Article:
Trump’s Georgia rally was supposed to pump up Loeffler and Perdue. It ended up being a grievance-fest.

Outgoing President Donald Trump traveled to Valdosta, Georgia on Saturday for a rally that was ostensibly aimed at upping voters and encouraging them to support Republican Senators Kelly Loeffler and David Perdue ahead of next month’s run-off election. . But, perhaps unsurprisingly, Trump ended up having a hard time talking about anything other than himself and his grievances.

Trump’s trip to Georgia for his first post-election rally came as he continues to push lies about election theft – and as he makes one last push for Republican-controlled legislatures to overturn the results elections. Much of Trump’s remarks consisted of variations on these themes, and his insistence that the election was rigged against him in states he lost like Georgia was in tension with the idea that it is important that Republicans look to Loeffler and Perdue.

This inconsistency was evident throughout Trump’s speech on Saturday, which began with him brazenly lying that he actually won Georgia.

“We won Georgia, so you understand,” Trump said, even his loss in the state has already been certified by Georgia election officials. Trump ended up repeating this lie so many times throughout his speech that in the end he mentioned it in passing as if it were a fact.

Despite his insistence that best-running Georgia Republicans look the other way as Democrats conspire to steal the election, Trump has at other times urged his fans to vote for Loeffler. and Purdue, saying things like, “If you don’t vote, the Socialists and the Communists win.”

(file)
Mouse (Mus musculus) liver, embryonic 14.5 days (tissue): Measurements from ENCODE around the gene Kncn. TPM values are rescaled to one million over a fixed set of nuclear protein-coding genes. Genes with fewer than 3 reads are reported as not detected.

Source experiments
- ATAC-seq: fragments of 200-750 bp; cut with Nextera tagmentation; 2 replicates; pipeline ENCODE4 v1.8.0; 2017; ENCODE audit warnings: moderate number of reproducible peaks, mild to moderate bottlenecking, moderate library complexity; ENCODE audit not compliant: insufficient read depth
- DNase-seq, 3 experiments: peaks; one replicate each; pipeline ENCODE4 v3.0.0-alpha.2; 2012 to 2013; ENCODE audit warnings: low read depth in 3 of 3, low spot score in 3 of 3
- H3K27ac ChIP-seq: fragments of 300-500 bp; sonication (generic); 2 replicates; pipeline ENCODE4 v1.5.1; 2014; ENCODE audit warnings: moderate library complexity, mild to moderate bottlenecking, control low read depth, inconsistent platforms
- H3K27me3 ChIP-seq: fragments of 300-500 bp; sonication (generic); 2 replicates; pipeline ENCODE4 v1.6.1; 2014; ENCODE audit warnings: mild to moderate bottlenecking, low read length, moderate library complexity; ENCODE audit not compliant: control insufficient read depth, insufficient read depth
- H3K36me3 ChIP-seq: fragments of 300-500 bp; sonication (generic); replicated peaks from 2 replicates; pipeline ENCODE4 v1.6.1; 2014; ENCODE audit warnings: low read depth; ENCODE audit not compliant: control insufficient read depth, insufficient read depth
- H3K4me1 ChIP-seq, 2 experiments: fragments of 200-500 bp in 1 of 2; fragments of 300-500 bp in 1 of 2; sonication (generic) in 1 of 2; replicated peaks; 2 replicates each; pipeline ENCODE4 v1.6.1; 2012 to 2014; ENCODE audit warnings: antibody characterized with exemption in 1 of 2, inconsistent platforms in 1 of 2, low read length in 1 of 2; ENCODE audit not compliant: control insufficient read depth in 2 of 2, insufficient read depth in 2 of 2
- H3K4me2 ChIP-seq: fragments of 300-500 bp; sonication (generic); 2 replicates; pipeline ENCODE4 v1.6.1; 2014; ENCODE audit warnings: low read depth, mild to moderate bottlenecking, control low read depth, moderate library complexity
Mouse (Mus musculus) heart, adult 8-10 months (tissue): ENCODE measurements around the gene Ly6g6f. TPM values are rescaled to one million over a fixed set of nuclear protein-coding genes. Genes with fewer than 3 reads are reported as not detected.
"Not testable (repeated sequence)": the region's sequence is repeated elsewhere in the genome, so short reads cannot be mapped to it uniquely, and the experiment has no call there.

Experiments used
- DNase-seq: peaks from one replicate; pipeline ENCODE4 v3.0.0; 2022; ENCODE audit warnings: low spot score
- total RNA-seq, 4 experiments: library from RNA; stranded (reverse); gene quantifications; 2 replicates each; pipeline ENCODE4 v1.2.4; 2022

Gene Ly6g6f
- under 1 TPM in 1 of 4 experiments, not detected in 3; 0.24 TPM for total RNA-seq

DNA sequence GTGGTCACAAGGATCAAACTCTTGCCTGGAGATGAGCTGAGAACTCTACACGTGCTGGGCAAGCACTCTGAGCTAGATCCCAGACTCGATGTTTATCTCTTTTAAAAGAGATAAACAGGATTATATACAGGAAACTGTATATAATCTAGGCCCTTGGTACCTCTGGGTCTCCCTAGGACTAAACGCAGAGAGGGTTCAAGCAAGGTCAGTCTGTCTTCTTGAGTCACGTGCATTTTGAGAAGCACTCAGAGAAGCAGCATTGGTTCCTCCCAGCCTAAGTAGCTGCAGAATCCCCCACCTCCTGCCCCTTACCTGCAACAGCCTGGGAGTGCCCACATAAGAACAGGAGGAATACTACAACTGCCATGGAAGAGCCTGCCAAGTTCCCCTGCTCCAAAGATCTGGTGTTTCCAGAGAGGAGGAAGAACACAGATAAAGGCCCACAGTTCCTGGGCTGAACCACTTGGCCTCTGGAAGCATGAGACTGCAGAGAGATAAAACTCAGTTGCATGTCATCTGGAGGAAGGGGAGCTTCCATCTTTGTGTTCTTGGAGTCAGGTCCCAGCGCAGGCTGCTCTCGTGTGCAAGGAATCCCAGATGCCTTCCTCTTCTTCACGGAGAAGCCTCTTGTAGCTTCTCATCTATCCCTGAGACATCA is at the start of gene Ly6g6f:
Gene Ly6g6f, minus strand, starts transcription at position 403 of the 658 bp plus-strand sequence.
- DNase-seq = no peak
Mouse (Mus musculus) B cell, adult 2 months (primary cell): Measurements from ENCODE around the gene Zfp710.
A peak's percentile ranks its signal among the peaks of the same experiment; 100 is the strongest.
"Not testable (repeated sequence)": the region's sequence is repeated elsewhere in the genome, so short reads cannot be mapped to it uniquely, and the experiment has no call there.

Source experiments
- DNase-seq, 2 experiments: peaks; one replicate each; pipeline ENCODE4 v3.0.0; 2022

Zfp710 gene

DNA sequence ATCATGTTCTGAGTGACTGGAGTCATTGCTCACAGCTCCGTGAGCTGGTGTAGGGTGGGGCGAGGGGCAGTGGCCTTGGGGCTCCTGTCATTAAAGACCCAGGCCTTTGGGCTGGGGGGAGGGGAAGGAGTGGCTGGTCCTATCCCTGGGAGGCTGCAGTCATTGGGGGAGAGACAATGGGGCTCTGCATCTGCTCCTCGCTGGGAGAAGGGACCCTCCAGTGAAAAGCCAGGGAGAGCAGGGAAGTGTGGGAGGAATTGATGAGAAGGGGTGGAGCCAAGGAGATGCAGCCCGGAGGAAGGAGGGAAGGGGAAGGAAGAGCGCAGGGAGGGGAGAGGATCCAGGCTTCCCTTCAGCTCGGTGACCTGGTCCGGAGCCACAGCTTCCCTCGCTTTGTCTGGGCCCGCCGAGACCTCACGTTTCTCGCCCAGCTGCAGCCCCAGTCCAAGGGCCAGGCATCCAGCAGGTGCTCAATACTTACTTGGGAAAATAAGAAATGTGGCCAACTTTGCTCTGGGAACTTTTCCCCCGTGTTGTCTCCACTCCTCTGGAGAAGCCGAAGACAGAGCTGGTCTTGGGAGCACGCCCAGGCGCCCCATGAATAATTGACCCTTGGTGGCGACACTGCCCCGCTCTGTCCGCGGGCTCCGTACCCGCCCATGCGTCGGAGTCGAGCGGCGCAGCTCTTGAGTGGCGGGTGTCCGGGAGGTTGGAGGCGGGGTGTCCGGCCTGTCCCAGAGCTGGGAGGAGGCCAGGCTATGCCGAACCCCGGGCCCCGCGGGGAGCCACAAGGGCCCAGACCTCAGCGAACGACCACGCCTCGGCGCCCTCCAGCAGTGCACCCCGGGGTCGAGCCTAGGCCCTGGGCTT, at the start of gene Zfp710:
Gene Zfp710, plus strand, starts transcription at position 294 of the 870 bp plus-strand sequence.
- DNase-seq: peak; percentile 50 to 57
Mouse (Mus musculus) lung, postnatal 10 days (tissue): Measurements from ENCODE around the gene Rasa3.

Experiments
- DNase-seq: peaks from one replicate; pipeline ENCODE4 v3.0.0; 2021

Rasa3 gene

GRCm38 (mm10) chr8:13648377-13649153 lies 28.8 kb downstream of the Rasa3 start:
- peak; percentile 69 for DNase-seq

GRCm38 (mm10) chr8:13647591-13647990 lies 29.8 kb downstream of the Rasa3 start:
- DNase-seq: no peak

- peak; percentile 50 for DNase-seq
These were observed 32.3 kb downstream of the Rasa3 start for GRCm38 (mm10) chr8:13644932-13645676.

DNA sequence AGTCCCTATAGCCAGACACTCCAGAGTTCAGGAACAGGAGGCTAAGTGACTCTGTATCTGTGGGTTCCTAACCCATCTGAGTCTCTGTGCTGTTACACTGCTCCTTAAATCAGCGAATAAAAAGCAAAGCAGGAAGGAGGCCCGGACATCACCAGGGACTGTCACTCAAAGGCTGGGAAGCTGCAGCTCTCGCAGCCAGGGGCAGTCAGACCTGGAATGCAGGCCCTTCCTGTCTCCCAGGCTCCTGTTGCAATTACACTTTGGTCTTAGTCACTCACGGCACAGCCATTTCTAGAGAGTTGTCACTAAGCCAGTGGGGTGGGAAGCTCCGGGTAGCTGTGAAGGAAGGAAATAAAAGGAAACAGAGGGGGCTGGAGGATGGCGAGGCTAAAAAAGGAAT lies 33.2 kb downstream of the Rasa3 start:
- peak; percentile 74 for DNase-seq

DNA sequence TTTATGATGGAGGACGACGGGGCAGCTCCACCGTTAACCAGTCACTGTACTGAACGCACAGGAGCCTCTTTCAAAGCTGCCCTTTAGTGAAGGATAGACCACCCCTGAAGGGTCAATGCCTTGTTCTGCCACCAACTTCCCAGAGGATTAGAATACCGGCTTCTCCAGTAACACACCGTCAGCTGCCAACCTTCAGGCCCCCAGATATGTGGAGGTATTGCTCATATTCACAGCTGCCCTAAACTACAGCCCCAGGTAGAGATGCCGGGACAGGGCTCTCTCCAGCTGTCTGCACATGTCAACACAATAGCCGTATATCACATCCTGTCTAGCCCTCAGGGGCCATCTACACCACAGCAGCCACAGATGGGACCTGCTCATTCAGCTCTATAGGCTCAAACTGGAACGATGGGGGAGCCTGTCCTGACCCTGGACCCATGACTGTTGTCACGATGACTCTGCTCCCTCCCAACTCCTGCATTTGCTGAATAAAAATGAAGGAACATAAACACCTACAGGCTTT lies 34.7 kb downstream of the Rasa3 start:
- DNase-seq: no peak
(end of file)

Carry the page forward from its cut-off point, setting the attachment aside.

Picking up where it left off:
But what the president didn’t bother to try to explain is why Republican voters should be confident that the run-off will not be rigged as he says in the presidential election, being given that they will be run by the same managers.

The two Georgian senators are in close races, and the narrow margin by which Trump lost the state would make it seem like even a slightly depressed turnout could cost Loeffler and Perdue their seats in January. And if they both lose, the Democrats will regain control of the Senate thanks to the decisive vote of Vice President-elect Kamala Harris. Republicans were counting on the president to give momentum to the two candidates.

But the downside of Trump’s difficulty in talking about anything other than himself or the alleged horror of others became evident when Loeffler and Perdue took to the stage to lukewarm applause. Their brief remarks were truncated by “fight for Trump!” songs that drowned them.

Georgia rally came hours after Trump would have phoned Georgia Governor Brian Kemp (R) and asked him to call a special session of the legislature to overturn the election results. Kemp reportedly refused Trump, and perhaps as a result, Trump attacked him several times throughout his speech, at one point story his fans, “Your governor should be ashamed of himself.”

Then, towards the end of the rally, Trump described the desperate two-fronted battle he is trying to wage to overthrow the election, saying, “I hope our legislatures and the United States Supreme Court take a step forward. before and will save our country.

But as neither Republican-controlled state legislatures nor the Supreme Court have so far shown much willingness to get involved in an election that President-elect Joe Biden has clearly won, Trump appears to have a back-up plan. – a plan that he expressed in a completely inconsistent manner.

“We are going to reclaim the White House. We’re going to get it back, ”Trump said, teasing a 2024 run, but then immediately added: “I don’t want to wait until 2024. I want to go back three weeks.”

Unfortunately for Trump, there is no recovery. But in the meantime, his refusal to concede has led to a fundraising windfall that may end up helping him launch an offer to avenge his loss to Biden based on the ‘they stole me’ lies he. has grown in the month since election day.